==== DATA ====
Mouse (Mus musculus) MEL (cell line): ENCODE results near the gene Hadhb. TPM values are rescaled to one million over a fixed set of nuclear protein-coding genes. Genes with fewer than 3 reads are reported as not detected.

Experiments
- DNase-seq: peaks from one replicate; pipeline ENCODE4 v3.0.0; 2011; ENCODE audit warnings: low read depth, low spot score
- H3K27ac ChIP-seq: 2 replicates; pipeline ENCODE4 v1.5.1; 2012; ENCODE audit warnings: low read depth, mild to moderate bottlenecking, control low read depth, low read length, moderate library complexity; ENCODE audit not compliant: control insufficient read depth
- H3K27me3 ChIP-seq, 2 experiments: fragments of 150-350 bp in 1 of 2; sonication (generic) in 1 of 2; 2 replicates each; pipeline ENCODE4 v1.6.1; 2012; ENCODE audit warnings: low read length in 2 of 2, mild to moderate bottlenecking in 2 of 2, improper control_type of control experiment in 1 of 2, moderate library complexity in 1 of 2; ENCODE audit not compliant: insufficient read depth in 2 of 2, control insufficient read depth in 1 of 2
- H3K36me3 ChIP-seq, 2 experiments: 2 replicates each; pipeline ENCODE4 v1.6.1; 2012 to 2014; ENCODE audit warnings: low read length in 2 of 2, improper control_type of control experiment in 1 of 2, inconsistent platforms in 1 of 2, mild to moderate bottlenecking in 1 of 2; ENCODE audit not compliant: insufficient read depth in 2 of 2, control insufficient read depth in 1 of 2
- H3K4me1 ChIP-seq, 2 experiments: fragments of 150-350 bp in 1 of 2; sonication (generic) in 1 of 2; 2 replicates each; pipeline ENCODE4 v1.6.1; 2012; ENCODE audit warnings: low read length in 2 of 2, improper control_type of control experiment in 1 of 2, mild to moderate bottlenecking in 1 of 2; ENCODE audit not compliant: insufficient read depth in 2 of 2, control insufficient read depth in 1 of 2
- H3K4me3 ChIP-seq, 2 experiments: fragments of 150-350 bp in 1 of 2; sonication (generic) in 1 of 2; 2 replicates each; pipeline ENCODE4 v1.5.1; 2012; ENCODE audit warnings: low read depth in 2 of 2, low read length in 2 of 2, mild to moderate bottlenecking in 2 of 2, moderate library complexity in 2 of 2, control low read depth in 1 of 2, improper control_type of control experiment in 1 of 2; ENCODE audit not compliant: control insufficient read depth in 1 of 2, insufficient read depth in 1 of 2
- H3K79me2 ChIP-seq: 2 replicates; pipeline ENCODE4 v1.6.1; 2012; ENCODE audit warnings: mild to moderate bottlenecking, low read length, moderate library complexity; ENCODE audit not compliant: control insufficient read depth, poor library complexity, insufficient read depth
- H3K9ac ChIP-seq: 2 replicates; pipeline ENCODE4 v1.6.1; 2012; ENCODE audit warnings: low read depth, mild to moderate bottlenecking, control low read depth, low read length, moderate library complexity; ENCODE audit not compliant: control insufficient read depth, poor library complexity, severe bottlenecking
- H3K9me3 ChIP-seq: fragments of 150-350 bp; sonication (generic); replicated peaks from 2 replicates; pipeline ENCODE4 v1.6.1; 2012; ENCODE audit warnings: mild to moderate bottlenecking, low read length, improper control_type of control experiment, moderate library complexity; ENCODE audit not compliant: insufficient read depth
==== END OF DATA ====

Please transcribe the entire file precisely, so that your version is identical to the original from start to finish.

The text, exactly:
Mouse (Mus musculus) MEL (cell line): ENCODE results near the gene Hadhb. TPM values are rescaled to one million over a fixed set of nuclear protein-coding genes. Genes with fewer than 3 reads are reported as not detected.

Experiments
- DNase-seq: peaks from one replicate; pipeline ENCODE4 v3.0.0; 2011; ENCODE audit warnings: low read depth, low spot score
- H3K27ac ChIP-seq: 2 replicates; pipeline ENCODE4 v1.5.1; 2012; ENCODE audit warnings: low read depth, mild to moderate bottlenecking, control low read depth, low read length, moderate library complexity; ENCODE audit not compliant: control insufficient read depth
- H3K27me3 ChIP-seq, 2 experiments: fragments of 150-350 bp in 1 of 2; sonication (generic) in 1 of 2; 2 replicates each; pipeline ENCODE4 v1.6.1; 2012; ENCODE audit warnings: low read length in 2 of 2, mild to moderate bottlenecking in 2 of 2, improper control_type of control experiment in 1 of 2, moderate library complexity in 1 of 2; ENCODE audit not compliant: insufficient read depth in 2 of 2, control insufficient read depth in 1 of 2
- H3K36me3 ChIP-seq, 2 experiments: 2 replicates each; pipeline ENCODE4 v1.6.1; 2012 to 2014; ENCODE audit warnings: low read length in 2 of 2, improper control_type of control experiment in 1 of 2, inconsistent platforms in 1 of 2, mild to moderate bottlenecking in 1 of 2; ENCODE audit not compliant: insufficient read depth in 2 of 2, control insufficient read depth in 1 of 2
- H3K4me1 ChIP-seq, 2 experiments: fragments of 150-350 bp in 1 of 2; sonication (generic) in 1 of 2; 2 replicates each; pipeline ENCODE4 v1.6.1; 2012; ENCODE audit warnings: low read length in 2 of 2, improper control_type of control experiment in 1 of 2, mild to moderate bottlenecking in 1 of 2; ENCODE audit not compliant: insufficient read depth in 2 of 2, control insufficient read depth in 1 of 2
- H3K4me3 ChIP-seq, 2 experiments: fragments of 150-350 bp in 1 of 2; sonication (generic) in 1 of 2; 2 replicates each; pipeline ENCODE4 v1.5.1; 2012; ENCODE audit warnings: low read depth in 2 of 2, low read length in 2 of 2, mild to moderate bottlenecking in 2 of 2, moderate library complexity in 2 of 2, control low read depth in 1 of 2, improper control_type of control experiment in 1 of 2; ENCODE audit not compliant: control insufficient read depth in 1 of 2, insufficient read depth in 1 of 2
- H3K79me2 ChIP-seq: 2 replicates; pipeline ENCODE4 v1.6.1; 2012; ENCODE audit warnings: mild to moderate bottlenecking, low read length, moderate library complexity; ENCODE audit not compliant: control insufficient read depth, poor library complexity, insufficient read depth
- H3K9ac ChIP-seq: 2 replicates; pipeline ENCODE4 v1.6.1; 2012; ENCODE audit warnings: low read depth, mild to moderate bottlenecking, control low read depth, low read length, moderate library complexity; ENCODE audit not compliant: control insufficient read depth, poor library complexity, severe bottlenecking
- H3K9me3 ChIP-seq: fragments of 150-350 bp; sonication (generic); replicated peaks from 2 replicates; pipeline ENCODE4 v1.6.1; 2012; ENCODE audit warnings: mild to moderate bottlenecking, low read length, improper control_type of control experiment, moderate library complexity; ENCODE audit not compliant: insufficient read depth